6 different first baseman got the second out, with only Mervis doing in twice, while playing 27 total games at first. The number of games for each of the 5 who ended 1: Bellinger (59), Mancini (51), Candelario (21), Hosmer (15) and Wisdom (14).



The investigation into 6-3 double plays was prompted by one made by Dansby Swanson and Cody Bellinger on Friday, Sept. 29, at Milwaukee.

It turned out to be only the third of all 950 made in the bottom of the ninth inning with the score tied.

The previous 2 had come in 1952, at Boston, and in 1990, also at Milwaukee.

Both against the Brewers were on groundouts; the one against the Braves, on a line drive.


114 of the 6-3 double plays have been on liners, which is 12.0 percent.

821 were on grounders (86.4), including all 10 this year.

9 of 6-3 DPs began with the shortstop catching what is described as a "fly ball" (0.9) and 6 on popups (0.6).


Of the 4-3 double plays, 489 came on grounders (64.8 percent), 243 on liners (32.2), 15 on fly balls (2.0) and 8 on popups (1.0).

That's quite a contrast in percentages between grounders and liners.

Nearly 9 of 10 by shortstops were on grounders vs. about 2 of 3 by second basemen.

Almost 1 of 3 by second basemen were on liners vs. about 1 of 8 by shortstops.


The 1 and only 4-3 double play in the bottom of the ninth with the score tied was a grounder.

It happened on Tuesday, July 1, 1975, at Shea Stadium in New York.



In the series opener the previous night, the Cubs had scored a run in the third inning and the Mets had tied the game in the sixth. The deadlock continued until the eighth, when the Mets turned 4 singles, 3 walks and a passed ball into 4 runs, good for a 5-1 victory.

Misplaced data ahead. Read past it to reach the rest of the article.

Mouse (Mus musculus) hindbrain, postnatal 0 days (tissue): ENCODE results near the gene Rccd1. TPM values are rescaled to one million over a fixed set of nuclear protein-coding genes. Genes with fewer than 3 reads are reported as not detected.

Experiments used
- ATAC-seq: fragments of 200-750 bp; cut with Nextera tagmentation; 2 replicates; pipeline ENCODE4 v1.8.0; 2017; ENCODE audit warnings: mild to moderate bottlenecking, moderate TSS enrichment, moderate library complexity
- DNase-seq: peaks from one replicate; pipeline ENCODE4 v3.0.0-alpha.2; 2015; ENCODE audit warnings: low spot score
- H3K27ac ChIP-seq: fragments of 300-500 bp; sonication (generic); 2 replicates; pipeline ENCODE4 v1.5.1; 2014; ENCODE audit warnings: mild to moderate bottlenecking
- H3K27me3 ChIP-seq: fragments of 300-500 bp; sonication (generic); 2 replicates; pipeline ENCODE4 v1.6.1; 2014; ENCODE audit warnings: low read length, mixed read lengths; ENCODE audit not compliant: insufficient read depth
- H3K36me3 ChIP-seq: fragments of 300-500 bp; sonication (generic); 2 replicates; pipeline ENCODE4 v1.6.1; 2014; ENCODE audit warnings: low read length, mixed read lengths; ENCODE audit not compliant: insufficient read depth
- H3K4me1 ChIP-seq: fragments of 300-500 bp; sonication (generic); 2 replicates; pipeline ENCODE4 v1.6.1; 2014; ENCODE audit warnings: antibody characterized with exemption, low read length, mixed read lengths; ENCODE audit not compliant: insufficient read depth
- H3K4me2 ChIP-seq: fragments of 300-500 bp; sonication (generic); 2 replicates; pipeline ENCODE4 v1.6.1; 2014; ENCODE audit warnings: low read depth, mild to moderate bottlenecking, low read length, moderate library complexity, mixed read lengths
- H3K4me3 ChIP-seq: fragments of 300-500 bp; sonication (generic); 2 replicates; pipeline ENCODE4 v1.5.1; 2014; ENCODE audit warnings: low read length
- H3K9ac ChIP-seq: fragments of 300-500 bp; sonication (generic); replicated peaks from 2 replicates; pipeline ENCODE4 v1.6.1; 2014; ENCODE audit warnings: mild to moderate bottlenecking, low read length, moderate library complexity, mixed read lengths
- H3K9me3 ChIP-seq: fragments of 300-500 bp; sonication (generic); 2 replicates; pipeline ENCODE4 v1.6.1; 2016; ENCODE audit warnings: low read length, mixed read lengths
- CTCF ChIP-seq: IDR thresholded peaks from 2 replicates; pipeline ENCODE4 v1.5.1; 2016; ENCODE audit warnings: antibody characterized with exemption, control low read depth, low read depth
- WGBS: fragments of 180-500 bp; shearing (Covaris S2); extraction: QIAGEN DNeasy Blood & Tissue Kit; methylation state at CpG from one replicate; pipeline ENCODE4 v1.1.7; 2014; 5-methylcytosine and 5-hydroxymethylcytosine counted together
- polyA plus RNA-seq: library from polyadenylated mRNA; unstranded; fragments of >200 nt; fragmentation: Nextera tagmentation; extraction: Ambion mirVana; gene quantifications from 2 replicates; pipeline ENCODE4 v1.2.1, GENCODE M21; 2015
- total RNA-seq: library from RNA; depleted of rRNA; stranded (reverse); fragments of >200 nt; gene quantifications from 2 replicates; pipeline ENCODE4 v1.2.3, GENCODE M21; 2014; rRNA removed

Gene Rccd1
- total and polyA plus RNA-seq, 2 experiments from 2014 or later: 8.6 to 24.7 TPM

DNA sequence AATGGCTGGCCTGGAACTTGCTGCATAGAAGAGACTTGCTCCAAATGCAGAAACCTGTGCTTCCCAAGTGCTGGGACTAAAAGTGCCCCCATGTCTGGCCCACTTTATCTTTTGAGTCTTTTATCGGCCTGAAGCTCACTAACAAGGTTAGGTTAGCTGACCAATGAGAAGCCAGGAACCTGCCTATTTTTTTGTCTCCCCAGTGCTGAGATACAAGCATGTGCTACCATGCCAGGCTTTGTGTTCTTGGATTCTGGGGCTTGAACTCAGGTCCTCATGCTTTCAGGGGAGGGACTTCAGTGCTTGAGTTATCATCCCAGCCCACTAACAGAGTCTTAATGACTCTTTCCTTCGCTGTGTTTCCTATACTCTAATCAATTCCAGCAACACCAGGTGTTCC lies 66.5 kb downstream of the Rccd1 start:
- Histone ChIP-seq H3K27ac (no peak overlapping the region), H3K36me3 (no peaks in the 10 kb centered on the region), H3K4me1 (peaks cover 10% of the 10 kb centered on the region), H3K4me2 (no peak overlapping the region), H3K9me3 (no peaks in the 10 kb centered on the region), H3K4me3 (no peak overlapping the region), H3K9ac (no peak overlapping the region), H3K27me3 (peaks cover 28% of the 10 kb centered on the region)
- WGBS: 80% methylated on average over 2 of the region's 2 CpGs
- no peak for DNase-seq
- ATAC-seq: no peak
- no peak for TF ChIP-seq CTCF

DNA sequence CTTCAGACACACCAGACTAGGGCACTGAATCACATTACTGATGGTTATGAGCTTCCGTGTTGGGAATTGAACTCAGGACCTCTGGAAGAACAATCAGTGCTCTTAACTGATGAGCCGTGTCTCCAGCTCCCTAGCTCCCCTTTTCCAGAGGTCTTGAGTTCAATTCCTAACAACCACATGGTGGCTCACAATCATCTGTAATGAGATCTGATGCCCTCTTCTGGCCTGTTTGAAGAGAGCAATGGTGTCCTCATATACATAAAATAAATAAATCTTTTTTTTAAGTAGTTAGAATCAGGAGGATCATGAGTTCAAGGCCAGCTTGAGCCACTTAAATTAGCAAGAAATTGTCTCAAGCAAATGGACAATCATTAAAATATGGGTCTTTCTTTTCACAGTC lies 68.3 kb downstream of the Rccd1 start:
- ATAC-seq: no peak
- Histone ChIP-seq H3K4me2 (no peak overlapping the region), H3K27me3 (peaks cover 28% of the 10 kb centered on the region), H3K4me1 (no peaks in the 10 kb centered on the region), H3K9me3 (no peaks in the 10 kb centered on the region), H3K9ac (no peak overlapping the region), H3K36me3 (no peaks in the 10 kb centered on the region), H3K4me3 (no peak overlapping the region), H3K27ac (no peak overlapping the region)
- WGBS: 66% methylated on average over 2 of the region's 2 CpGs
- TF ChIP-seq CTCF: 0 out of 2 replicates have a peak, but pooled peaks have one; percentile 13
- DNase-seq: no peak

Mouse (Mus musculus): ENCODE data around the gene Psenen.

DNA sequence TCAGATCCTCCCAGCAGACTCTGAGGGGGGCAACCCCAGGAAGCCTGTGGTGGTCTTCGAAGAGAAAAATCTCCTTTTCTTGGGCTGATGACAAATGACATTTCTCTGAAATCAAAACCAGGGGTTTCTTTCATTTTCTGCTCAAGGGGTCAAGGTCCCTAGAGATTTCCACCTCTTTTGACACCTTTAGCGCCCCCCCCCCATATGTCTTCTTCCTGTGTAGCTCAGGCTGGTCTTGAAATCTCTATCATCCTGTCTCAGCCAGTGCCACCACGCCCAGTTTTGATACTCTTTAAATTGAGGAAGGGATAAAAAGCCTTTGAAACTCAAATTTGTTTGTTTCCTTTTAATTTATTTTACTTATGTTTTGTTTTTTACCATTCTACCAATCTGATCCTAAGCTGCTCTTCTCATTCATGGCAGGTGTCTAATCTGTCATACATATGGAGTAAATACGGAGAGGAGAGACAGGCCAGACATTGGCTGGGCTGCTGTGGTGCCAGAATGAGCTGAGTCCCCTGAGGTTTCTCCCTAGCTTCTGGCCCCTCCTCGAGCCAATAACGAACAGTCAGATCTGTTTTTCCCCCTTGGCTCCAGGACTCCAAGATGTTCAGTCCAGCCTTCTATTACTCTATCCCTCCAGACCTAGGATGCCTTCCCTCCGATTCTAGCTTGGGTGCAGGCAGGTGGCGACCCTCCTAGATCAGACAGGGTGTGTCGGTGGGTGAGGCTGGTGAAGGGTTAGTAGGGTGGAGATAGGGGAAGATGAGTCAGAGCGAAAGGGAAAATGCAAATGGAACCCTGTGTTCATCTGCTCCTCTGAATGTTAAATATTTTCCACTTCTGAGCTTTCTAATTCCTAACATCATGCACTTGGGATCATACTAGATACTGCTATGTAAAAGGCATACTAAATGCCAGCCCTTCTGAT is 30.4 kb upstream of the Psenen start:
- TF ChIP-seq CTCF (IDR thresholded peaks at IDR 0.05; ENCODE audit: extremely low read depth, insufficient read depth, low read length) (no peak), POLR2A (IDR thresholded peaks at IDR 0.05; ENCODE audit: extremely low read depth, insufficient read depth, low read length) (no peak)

The Cubs opened the scoring again in the rematch. Jose Cardenal singled with 1 out in the first, stole second and came home on a single by Jerry Morales.

Cardenal led off the third with a double. He was bunted to third and scored on another hit by Morales. Andre Thornton followed with a home run, putting the Cubs on top, 4-0.


After blanking the Mets for 4 innings, Cubs starter Ray Burris gave up a leadoff single in the fifth, then another with 1 out. He got a forceout but walked the next batter, loading the bases, and surrendered a 2-run single.

The score still was 4-2 when the Mets came up in the eighth. The first 2 batters singled off Burris. They advanced to second and third on a grounder to first.

A sacrifice fly brought home the runner from third. The other runners stayed at second, but sprinted home on a single by Dave Kingman to tie the game.



The Cubs went down in order in their half of the ninth.

The first man up for the Mets singled, prompting Manager Jim Marshall to replace Burris with Tom Dettore, another right hander.

Dettore, 27 years old, had come to the Cubs exactly 15 months earlier, on April 1, 1974, from the Pirates, in exchange for infielder Paul Popovich.

Dettore had appeared in 16 games that season for the Cubs, starting 9 and finishing 5. In 64.2 innings, he had compiled a 3-5 record and 4.18 ERA.

So far in 1975, he had pitched 11 times, going 1-1, 4.43. His last appearance, 2 days earlier at Pittsburgh, had been his first start. He had lasted 6 innings, in which he gave up 3 runs, 2 earned, on 5 hits and 1 walk, while striking out 5.



The first batter Dettore faced laid down a bunt toward the right side, which he fielded and threw to first for the out, with the runner reaching second.